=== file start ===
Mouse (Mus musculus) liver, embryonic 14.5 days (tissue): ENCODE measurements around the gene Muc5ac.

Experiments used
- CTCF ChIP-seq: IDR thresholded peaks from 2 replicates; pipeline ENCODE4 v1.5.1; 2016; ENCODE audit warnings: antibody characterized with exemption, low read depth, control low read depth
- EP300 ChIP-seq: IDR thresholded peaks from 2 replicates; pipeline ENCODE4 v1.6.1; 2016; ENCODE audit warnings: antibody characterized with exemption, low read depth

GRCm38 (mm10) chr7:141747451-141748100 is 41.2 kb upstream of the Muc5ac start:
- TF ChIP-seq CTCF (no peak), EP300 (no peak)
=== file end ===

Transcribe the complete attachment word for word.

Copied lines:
Mouse (Mus musculus) liver, embryonic 14.5 days (tissue): ENCODE measurements around the gene Muc5ac.

Experiments used
- CTCF ChIP-seq: IDR thresholded peaks from 2 replicates; pipeline ENCODE4 v1.5.1; 2016; ENCODE audit warnings: antibody characterized with exemption, low read depth, control low read depth
- EP300 ChIP-seq: IDR thresholded peaks from 2 replicates; pipeline ENCODE4 v1.6.1; 2016; ENCODE audit warnings: antibody characterized with exemption, low read depth

GRCm38 (mm10) chr7:141747451-141748100 is 41.2 kb upstream of the Muc5ac start:
- TF ChIP-seq CTCF (no peak), EP300 (no peak)